Both have promised to take tough measures on the communist country.
There will be at least one good outcome of Election Day: Whoever wins, communist China will lose.
Whether it’s Joe Biden or Donald Trump, the next president of the United States will likely take a hard line on China. Both candidates have staked out claims to have the tougher policy. This competition is good for American interests — China is the greatest threat to America’s security, economy and values — and while it should have happened years ago, it’s better late than never.
How did this bipartisan unity come about? Much of the credit goes to the American people. While the political class has spent the better part of four decades cozying up to China and expanding diplomatic, economic and cultural ties, Americans have maintained a steady hostility toward the world’s communist standard-bearer. With rare exceptions, public opinion has been unfavorable toward Beijing for 30 years straight. Following the coronavirus pandemic and the Chinese crackdown on Hong Kong, that opposition has reached a record, with two-thirds of Americans now holding an unfavorable view of China.
Trump’s dealings with China
Donald Trump was the first to follow the American people’s lead. He made China a centerpiece of his campaign in 2016. As president, his record has been a mixed bag, both in words and deeds, but on the whole, he has shifted America’s China policy in a much more aggressive and assertive direction.
The bad must come first. Trump has rhetorically put his friendship with Chinese President Xi Jinping above America’s interests — even though his verbal appreciation for the dictator is surely not reciprocated. Trump has also fallen short on human rights early on.
Confronted with China’s mass detention of the Muslim Uighurs, Trump refused to take action, lest it jeopardize trade talks. Similarly, as China began eroding Hong Kong’s freedom, Trump refused to lend America’s support to the city’s protest movement. He even pledged to President Xi that he would remain silent, according to CNN.
His silence became assent, emboldening China. (Trump has been similarly foolish on North Korea; his ongoing flirtation with Kim Jong Un has given that regime the time it craved to build its nuclear and ballistic missile programs.)
Fortunately, Trump reversed course after public outcry. Over the summer, his administration has rolled out strong sanctions on China for its oppression of the Uighurs and Hong Kong. As a result, the Trump administration has led the world in punishing China for its human rights atrocities. The United States led the way on sanctioning Chinese officials for their oppression in Xinjiang.
In other areas, the Trump record is much better:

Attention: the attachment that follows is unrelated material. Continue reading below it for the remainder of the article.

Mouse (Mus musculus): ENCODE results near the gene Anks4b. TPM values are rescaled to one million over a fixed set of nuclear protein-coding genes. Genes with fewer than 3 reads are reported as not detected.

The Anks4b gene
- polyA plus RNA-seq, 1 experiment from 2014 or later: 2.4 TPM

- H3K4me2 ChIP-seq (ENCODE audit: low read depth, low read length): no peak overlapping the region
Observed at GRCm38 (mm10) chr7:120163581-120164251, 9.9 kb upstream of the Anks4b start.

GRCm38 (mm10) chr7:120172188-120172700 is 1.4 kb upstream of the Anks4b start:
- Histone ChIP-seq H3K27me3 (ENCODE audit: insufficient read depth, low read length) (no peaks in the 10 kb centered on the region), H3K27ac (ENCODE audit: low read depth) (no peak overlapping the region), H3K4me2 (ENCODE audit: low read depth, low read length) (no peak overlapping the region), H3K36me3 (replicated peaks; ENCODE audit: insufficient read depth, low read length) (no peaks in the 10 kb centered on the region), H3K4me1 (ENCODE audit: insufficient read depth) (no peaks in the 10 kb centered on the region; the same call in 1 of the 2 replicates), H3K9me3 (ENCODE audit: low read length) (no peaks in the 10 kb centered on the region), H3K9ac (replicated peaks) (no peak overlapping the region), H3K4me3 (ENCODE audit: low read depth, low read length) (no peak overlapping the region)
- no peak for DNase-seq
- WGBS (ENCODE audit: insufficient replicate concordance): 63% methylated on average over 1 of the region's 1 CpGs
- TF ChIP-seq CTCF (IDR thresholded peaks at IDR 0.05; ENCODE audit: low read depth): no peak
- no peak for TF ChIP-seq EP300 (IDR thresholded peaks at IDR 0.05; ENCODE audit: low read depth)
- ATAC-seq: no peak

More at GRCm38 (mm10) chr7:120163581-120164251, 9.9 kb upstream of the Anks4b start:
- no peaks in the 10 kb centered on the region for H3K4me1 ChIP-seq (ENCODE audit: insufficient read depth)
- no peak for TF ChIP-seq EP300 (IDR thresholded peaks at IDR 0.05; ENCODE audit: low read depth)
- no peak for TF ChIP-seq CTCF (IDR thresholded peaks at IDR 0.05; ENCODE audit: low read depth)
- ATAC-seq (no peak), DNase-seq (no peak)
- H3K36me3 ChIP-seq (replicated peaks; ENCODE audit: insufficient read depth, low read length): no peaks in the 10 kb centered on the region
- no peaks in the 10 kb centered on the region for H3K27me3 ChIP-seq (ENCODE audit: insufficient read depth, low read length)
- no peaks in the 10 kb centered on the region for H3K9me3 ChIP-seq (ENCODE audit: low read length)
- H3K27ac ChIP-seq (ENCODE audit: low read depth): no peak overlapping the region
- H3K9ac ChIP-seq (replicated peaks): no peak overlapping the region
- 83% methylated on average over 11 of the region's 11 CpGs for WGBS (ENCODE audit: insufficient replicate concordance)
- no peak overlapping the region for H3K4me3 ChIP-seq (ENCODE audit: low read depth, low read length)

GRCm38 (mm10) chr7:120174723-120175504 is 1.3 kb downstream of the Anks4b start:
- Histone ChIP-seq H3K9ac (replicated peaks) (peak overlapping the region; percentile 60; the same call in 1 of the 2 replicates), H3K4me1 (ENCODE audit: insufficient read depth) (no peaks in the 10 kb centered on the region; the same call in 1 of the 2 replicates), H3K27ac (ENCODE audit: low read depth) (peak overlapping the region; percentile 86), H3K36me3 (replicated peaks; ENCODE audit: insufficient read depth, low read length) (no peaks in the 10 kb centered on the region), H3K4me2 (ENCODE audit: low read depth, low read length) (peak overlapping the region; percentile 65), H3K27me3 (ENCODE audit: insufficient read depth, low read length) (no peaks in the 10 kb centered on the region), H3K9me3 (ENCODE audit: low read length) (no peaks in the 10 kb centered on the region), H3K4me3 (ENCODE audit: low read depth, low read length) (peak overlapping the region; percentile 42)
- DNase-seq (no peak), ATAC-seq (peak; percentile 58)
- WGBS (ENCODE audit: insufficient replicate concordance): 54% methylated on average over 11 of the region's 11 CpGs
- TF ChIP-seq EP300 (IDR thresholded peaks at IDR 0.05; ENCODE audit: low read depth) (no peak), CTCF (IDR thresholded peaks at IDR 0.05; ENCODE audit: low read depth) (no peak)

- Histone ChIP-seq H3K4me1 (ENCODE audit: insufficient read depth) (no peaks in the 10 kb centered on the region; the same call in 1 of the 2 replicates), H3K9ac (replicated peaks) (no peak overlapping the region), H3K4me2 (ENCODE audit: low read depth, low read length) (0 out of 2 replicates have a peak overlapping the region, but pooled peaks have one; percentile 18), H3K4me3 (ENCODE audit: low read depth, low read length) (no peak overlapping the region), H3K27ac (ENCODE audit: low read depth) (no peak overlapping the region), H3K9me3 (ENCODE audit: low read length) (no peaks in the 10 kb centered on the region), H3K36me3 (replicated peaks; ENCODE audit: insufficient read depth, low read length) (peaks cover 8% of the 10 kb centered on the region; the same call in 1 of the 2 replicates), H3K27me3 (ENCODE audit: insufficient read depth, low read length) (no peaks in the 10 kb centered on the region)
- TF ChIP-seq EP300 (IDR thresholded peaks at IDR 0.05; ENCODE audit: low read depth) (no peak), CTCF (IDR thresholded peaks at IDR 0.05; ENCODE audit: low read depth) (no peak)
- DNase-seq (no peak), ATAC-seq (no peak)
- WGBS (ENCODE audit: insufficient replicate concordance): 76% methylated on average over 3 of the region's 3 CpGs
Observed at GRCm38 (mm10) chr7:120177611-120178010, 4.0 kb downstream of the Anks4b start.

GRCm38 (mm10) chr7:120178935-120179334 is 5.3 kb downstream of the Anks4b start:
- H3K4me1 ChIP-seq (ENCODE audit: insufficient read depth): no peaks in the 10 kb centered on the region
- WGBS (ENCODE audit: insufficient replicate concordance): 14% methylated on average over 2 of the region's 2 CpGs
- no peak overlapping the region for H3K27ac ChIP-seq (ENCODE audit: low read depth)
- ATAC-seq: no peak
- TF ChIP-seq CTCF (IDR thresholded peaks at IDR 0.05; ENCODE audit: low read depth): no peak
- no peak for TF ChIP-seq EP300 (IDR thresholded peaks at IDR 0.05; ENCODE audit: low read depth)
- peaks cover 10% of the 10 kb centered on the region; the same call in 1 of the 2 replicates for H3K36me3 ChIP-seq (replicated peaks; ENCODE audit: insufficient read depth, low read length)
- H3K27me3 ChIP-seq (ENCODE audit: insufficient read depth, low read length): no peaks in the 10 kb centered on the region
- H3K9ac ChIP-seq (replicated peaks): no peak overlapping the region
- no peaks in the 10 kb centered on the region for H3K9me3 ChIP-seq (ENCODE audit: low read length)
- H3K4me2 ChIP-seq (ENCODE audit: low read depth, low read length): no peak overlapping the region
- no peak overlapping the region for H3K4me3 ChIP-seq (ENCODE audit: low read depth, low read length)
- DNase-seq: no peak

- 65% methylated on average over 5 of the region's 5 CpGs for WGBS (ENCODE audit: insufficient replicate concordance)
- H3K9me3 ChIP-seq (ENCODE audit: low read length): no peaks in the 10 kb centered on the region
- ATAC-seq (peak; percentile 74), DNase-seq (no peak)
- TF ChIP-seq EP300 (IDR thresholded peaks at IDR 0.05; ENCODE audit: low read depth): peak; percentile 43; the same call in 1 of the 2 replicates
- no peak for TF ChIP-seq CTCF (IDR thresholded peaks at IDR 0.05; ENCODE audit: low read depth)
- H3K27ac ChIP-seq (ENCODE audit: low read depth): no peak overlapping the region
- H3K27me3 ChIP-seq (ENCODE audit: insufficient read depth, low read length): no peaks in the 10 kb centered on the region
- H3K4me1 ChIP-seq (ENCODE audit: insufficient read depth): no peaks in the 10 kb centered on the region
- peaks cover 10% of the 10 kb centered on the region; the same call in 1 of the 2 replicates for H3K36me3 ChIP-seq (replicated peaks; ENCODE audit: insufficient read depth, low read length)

►Under his watch, law enforcement have ferreted out the Chinese infiltration of academia.
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►Most notably, Trump has taken on China’s exploitation of the U.S. economy. While his aggressive use of tariffs has raised many questions, there is no debate that Beijing deserves to be held accountable for its theft of American trade and military secrets and violation of global trade rules.
Trump’s efforts to bring back manufacturing and punish Chinese companies that have stolen American intellectual property (e.g., Huawei) are necessary responses to a country that seeks to succeed at the United States’ expense.
A second Trump term would surely further break American ties with China. But the same would likely be true under Biden.
Biden’s stance on China
As with Trump, Biden has some serious baggage. In his more than 45 years as a senator and vice President, he broadly supported the integration of America and China. President Xi referred to the vice president in 2013 as “my old friend.” Yet, while Biden has not repudiated his actions and votes over the decades, he looks set to support a China policy that is far less friendly and far more confrontational.
In what should be seen as a compliment, Biden’s China policy has been described as “look(ing) a lot like Trump’s.” He is prepared to continue American economic pressure on China. He often speaks of improving global coordination in the campaign against Beijing. (“Mr. Biden says he would work more closely than Mr. Trump has to rally allies in a coordinated global campaign to pressure Beijing,” The Wall Street Journal writes.)
The former vice president has also spoken strongly and clearly about China’s human rights abuses, to the point of calling the oppression of the Uighurs “genocide.”
These are all positive signs that accord with America’s clear national interests.
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As recently as five years ago, such words and promises were almost never heard from America’s leaders. Now, both Republicans and Democrats are beating the same drum. The political class has followed the country in realizing that the United States finds itself in another Cold War — a second struggle against a communist country that seeks nothing less than America’s destruction. This realization came far later than it should have, and whoever wins on Election Day, the American people must demand that the next president fulfills his promise to be tough on communist China.
Marion Smith is executive director of the Victims of Communism Memorial Foundation in Washington, D.C.